An example of this type of group is The Alpha Group ( A veritable think tank of some of the best known and most widely respected financial planners and investment industry experts comprise the membership of this austere group. According to their bylaws, "The Alpha Group is a membership of nationally recognized and respected investment consultants who believe that the financial planning process and perspective is a fundamental part of prudent investment management. Alpha Group members are dedicated to learning, sharing and expanding, at the very highest level, technical and professional knowledge regarding all aspects of individual portfolio management. Members support each other individually and collectively in areas of investment research, practice management and practice development, in order to further each member's professional and financial success."
    Another example of this type of group is the similarly named Zero Alpha Group ( According to one of its members, James E. Wilson, CFP,  CEO of JE Wilson Advisors in Columbia, S.C., "Our firm benefits by the best practices that we are exposed to, the relationships which provide us some depth and continual forward-looking strategic thinking. (As an organization)...we benchmark our financial data and track a number of metrics that prove helpful."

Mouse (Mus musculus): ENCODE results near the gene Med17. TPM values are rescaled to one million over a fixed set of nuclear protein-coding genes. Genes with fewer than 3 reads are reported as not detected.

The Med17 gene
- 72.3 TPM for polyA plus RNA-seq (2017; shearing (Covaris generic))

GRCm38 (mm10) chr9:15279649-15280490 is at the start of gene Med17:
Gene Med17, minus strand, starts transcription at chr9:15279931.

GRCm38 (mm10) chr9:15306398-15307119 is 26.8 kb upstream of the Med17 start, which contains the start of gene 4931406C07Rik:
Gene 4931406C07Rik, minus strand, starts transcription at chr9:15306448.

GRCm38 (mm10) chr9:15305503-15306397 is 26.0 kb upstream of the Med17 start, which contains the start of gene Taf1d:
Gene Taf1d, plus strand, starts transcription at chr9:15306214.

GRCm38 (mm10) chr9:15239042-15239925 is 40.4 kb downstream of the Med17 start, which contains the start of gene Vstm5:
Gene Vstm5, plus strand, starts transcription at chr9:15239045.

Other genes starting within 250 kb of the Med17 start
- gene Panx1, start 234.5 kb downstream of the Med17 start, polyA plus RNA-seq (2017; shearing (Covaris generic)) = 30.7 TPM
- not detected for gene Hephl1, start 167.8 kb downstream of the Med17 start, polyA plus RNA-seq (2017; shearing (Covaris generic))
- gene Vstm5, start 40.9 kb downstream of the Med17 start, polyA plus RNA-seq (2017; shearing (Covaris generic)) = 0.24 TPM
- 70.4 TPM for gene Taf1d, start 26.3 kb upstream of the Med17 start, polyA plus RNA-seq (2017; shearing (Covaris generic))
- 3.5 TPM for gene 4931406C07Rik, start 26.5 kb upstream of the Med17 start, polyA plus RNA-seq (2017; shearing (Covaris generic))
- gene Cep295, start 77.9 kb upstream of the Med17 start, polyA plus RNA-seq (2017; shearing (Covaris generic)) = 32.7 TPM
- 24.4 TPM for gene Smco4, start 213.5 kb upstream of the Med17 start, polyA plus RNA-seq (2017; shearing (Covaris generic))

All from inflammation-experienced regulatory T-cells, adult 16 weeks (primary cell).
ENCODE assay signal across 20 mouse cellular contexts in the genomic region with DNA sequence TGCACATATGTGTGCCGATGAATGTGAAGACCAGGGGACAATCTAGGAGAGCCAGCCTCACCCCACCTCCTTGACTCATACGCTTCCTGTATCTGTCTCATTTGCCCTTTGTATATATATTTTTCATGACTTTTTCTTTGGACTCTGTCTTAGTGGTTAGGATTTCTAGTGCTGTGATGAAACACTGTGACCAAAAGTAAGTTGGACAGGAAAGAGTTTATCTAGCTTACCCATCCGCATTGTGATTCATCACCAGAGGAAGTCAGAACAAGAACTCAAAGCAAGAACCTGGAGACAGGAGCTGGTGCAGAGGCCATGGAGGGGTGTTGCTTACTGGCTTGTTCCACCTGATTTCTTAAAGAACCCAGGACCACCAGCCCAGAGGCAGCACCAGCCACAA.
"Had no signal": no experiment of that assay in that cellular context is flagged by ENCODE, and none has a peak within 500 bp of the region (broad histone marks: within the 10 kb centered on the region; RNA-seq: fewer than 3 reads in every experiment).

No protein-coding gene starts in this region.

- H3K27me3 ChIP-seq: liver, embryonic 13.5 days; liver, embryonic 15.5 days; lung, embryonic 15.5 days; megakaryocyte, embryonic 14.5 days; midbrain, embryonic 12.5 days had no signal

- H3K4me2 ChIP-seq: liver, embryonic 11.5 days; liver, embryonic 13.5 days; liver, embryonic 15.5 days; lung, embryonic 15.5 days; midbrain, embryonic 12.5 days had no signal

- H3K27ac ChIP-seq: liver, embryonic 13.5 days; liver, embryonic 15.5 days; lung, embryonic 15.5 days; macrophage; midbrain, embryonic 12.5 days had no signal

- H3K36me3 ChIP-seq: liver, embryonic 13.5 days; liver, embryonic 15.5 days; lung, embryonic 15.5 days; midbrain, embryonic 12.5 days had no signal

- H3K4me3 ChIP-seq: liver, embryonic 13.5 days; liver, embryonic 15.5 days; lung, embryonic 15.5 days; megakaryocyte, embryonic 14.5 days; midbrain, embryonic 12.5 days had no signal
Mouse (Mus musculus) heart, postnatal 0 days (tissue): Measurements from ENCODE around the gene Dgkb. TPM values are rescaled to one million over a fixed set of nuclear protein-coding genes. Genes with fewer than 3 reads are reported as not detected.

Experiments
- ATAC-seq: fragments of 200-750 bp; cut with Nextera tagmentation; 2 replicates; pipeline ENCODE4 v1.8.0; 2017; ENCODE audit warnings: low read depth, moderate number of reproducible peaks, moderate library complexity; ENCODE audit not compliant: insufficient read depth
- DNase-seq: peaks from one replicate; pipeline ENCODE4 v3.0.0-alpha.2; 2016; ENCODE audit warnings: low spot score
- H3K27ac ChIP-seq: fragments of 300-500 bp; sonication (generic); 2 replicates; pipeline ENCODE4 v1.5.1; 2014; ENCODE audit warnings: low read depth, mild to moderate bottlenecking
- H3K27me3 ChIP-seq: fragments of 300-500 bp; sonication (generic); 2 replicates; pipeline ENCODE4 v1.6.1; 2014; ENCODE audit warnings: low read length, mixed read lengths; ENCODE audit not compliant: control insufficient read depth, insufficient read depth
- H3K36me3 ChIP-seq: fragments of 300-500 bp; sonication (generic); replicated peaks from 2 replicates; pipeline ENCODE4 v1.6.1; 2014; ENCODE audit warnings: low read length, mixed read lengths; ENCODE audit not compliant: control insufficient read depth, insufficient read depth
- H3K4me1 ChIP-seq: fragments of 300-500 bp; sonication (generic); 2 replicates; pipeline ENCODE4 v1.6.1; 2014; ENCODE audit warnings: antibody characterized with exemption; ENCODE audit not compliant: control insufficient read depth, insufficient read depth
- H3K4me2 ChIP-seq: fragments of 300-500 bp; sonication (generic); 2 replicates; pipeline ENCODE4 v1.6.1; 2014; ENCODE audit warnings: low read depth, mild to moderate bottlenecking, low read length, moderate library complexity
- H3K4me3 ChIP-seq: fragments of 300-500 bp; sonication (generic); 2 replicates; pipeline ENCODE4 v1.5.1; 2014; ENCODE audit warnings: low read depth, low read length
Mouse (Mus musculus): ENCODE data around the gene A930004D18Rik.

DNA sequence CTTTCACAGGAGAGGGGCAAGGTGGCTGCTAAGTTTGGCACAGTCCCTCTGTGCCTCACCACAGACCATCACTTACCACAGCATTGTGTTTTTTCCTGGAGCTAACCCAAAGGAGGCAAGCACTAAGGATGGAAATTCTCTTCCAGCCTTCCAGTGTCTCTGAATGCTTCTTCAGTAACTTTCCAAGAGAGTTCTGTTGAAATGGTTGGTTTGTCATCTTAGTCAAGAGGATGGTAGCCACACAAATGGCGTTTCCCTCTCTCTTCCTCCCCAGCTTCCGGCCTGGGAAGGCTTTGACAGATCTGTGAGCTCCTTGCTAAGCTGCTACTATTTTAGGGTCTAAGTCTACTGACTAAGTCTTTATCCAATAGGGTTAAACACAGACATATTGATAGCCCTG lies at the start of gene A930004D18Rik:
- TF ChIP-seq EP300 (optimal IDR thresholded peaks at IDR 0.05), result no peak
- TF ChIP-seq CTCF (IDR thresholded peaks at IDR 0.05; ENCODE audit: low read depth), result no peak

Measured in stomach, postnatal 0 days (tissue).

Established groups such as the Alpha Group or the Zero Alpha Group may or may not be accepting new members. However, this does not stop a new group of firms forming a similar type organization. Beyond the other benefits, being able to point out the combined financial strength of the associated firms has marketing value.
    Many firms have turned to national associations to help provide them with the support they need. The Financial Planning Association ( offers a number of benefits to members, including discounts on insurance products, access to practice management tools and information, ability to participate in local chapter activities that might include continuing education credits, public outreach and public awareness programs and joint advertising opportunities. The National Association of Personal Financial Advisors ( embraces the fee-only advisor and offers benefits to that group of practitioners. The National Association of Insurance and Financial Advisors ( caters to the insurance profession. In short, there are many associations from which to choose. Even though there may be other compelling reasons to join an industry association (such as advocacy issues, relationships, etc.) your choice(s) should be aligned, at least in part, with your practice needs and how those choices might help reduce your costs overall.

Practice Cost Cutting!
    Cost-cutting techniques usually involve pain. It may be painful to reduce your staff size or the size of your office. Often firm principals delay making these decisions because they are so painful. However, it may not be necessary to take drastic steps until you have exhausted all the minor steps first.